The Department of Mathematics offers about fifty undergraduate courses each semester, broken into approximately four hundred sections. The diversity and richness of this selection, matched by only a small number of U.S. colleges and universities, is an enormous asset for students interested in the mathematical sciences. The Department includes about sixty tenured and tenure-track faculty members and thirty teaching-focused faculty with interests ranging over all areas of mathematics.
The undergraduate program in mathematics has a major service role in helping students fulfill requirements in other academic disciplines. Substantial amounts of mathematics are required of students majoring in a wide variety of disciplines, including engineering, business, and the social, biological, and physical sciences. Moreover, most students must fulfill a mathematics requirement for graduation.
The Department of Mathematics also has a rigorous program for a major in mathematics, and graduates about one hundred and fifty majors each year in three different curriculum codes.
Over twenty-two thousand students enroll each year in undergraduate mathematics courses during the fall, spring, and summer terms at Rutgers.
About the Undergraduate Program
The Undergraduate Program in Mathematics offers a broad variety of courses serving the needs of students in all majors, with courses designed for all students of liberal arts, as well as more technical majors ranging from accounting and pharmacy through the mathematical sciences and Mathematics (pure or applied) itself.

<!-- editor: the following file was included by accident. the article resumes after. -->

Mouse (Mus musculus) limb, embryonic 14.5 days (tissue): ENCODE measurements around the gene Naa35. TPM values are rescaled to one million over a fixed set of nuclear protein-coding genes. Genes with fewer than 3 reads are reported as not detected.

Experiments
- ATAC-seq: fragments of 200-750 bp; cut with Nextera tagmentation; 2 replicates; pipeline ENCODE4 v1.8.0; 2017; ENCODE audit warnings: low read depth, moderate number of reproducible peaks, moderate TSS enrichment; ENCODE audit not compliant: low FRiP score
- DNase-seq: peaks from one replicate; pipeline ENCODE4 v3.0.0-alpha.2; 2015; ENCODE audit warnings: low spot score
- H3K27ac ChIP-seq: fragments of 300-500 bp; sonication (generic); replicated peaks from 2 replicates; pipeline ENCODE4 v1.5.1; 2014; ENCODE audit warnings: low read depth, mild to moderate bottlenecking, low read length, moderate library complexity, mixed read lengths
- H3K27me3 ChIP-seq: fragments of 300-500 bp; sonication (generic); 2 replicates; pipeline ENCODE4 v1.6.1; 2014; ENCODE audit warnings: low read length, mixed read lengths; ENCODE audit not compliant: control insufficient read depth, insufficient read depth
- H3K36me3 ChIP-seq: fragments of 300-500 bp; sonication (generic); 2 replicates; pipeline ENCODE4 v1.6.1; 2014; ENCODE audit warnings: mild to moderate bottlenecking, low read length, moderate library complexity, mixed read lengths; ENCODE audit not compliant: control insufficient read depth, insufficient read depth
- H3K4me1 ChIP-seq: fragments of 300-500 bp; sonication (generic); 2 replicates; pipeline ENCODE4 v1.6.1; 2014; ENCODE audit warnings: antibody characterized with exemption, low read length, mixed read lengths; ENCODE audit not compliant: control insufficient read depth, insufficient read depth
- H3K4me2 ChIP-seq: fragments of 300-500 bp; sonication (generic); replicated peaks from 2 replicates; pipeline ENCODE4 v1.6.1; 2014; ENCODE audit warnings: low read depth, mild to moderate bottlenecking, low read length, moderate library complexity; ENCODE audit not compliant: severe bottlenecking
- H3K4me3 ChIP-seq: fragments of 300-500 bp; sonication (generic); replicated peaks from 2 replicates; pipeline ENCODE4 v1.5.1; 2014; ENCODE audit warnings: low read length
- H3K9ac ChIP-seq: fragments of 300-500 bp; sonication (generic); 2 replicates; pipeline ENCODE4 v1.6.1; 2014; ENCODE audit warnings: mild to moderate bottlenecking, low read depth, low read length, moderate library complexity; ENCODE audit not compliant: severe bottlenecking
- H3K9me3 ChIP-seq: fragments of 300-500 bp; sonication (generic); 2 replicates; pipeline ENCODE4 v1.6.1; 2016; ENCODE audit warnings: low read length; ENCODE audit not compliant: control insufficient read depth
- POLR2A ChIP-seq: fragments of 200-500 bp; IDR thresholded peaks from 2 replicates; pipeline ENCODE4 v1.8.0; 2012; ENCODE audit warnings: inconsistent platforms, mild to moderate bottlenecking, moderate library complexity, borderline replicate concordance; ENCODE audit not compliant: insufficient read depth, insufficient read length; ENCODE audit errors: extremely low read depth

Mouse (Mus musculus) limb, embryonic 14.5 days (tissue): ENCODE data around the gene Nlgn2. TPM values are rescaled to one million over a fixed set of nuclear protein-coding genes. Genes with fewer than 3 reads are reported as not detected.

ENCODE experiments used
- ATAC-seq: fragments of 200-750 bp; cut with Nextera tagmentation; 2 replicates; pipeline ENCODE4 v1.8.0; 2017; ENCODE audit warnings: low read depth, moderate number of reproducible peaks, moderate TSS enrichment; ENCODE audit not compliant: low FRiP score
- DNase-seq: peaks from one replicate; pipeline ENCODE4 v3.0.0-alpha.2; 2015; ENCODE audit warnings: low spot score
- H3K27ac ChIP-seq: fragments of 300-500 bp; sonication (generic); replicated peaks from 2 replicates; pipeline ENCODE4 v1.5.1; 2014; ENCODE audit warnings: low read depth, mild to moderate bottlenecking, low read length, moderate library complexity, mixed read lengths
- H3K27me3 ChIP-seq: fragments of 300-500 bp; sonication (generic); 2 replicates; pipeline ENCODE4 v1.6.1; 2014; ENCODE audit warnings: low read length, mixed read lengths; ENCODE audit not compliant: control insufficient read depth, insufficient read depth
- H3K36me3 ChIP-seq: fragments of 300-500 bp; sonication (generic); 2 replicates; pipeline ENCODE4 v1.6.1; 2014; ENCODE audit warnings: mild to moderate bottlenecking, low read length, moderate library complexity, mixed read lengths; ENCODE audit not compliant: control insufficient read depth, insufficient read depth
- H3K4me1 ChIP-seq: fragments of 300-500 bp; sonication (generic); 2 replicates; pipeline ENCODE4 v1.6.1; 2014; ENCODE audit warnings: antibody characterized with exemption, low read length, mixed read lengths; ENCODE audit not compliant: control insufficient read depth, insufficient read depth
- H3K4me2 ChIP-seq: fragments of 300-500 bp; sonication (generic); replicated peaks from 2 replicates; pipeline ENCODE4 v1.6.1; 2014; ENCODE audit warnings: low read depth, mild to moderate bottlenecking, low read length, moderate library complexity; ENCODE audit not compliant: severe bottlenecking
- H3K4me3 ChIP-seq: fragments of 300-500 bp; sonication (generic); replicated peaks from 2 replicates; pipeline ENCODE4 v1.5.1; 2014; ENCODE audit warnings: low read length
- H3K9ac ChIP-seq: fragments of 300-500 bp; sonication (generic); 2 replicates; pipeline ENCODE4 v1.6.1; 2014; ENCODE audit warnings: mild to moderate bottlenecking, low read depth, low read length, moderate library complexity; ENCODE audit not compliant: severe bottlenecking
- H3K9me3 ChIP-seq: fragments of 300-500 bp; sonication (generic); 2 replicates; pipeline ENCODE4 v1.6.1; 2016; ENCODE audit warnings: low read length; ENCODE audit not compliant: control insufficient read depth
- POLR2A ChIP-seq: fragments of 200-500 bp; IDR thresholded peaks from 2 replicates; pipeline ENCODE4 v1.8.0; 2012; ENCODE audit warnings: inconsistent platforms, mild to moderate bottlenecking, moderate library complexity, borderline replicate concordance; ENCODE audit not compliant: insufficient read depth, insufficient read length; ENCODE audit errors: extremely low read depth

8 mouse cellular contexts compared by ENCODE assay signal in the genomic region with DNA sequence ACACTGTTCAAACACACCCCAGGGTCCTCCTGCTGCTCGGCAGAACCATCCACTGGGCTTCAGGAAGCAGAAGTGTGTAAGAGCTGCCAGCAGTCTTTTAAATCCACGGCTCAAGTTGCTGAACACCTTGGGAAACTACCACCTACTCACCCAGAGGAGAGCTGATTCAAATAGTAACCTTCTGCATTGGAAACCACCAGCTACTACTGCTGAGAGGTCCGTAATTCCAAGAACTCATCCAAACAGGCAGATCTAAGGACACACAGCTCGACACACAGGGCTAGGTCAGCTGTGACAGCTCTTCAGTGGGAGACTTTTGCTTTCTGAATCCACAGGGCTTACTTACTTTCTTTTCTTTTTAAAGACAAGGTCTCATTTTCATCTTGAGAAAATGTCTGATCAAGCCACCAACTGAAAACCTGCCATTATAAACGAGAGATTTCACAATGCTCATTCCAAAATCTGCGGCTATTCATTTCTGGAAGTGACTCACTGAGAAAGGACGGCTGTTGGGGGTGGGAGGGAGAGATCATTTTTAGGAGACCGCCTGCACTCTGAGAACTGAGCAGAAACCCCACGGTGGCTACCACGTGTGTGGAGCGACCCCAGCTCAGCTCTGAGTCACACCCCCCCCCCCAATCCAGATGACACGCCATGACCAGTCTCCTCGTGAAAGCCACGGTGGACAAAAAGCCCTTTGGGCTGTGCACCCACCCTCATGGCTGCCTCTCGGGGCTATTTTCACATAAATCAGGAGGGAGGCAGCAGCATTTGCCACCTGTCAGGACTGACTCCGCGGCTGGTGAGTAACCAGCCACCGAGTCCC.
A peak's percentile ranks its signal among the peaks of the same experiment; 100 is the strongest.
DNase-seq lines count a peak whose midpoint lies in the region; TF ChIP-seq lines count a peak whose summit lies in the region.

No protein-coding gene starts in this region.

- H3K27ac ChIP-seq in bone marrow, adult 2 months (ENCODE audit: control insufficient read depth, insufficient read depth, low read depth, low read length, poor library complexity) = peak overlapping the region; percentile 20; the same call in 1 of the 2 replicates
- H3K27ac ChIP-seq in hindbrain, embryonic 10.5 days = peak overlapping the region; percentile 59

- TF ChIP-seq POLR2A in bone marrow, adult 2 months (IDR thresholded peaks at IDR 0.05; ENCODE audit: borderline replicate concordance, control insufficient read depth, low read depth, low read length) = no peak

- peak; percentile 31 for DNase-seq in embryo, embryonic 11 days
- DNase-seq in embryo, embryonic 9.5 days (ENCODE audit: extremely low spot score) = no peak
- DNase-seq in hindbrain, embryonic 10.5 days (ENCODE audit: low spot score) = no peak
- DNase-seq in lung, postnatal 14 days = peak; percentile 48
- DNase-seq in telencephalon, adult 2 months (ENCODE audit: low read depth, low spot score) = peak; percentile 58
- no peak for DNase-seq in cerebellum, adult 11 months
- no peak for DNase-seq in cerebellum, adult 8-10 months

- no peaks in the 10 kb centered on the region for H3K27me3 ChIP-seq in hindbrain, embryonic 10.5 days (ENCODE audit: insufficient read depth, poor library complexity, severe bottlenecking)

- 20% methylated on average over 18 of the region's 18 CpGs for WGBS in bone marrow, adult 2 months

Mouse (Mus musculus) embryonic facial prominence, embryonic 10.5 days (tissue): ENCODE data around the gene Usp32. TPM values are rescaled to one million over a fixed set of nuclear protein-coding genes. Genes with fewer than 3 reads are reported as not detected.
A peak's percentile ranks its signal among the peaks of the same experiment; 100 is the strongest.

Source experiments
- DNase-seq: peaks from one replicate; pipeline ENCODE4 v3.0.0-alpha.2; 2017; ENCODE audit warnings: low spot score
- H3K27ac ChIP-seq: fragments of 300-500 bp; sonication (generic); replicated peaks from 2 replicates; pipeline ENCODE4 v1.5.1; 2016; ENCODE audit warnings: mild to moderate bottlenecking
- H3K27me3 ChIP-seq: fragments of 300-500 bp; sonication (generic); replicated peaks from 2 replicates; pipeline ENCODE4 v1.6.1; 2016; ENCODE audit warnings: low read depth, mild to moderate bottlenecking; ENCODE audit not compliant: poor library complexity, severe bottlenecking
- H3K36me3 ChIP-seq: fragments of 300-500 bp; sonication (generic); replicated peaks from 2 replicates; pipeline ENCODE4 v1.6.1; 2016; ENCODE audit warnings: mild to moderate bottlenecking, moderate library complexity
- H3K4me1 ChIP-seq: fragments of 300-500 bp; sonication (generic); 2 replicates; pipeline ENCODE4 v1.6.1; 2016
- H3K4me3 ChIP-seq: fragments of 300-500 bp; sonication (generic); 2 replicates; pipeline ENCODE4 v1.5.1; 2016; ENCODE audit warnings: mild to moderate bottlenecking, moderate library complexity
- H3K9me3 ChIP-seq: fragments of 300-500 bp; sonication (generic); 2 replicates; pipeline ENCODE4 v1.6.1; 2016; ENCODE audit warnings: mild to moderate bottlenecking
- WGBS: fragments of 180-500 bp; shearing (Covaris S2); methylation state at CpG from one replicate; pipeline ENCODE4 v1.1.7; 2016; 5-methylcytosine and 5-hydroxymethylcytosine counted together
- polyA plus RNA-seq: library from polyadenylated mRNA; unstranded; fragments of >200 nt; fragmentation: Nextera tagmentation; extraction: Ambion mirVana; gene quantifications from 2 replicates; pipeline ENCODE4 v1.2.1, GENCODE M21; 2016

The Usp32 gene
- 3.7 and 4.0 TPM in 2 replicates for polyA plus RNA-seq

For Liberal Arts students we offer a course (Math 103) in which mathematical ideas, many of them quite recently developed, are applied to matters of general concern such as issues of apportionment in politics, or (for the more artistically inclined) the nature of symmetry.
Many students in more technical majors, from Pharmacy and Business to Physics, take one of the two flavors of our calculus sequences, either the more specialized—and more extensive—sequence beginning with 151 for those in the mathematical sciences, or the sequence beginning with 135 for the less mathematically intensive majors.
For mathematics majors and minors, we offer a program designed to cultivate both technical skills and a conceptual grasp of the underlying theory. In addition to the basic requirements, mathematics majors and minors can choose from a wide array of course electives and specialized options. Students in combined 5-year programs may also earn a Masters Degree with one additional year of study. Interdisciplinary programs (Stat/Math and Biomath) are also offered.
Students in a wide variety of majors take all or part of one of our two calculus sequences, which begin with Math 135 or 151, often in combination with our introductory Linear Algebra course, Math 250. Many non-majors also take advanced courses in mathematics with applications in engineering, physics, biology, economics, actuarial science, computer science, psychology, and other disciplines. We offer precalculus either as a single semester course (Math 115) or over two terms (Math 111-112); and we also have courses in college algebra for students who need preparation before taking either precalculus or Math for Liberal Arts (Math 103). We also have a variety of courses suitable for future elementary school teachers at the 100 level. The bridge between the more computational courses at the 100/200 level and the more advanced 300/400 level courses is provided by Math 300, Introduction to Mathematical Reasoning,, which is a prerequisite for many of our advanced courses.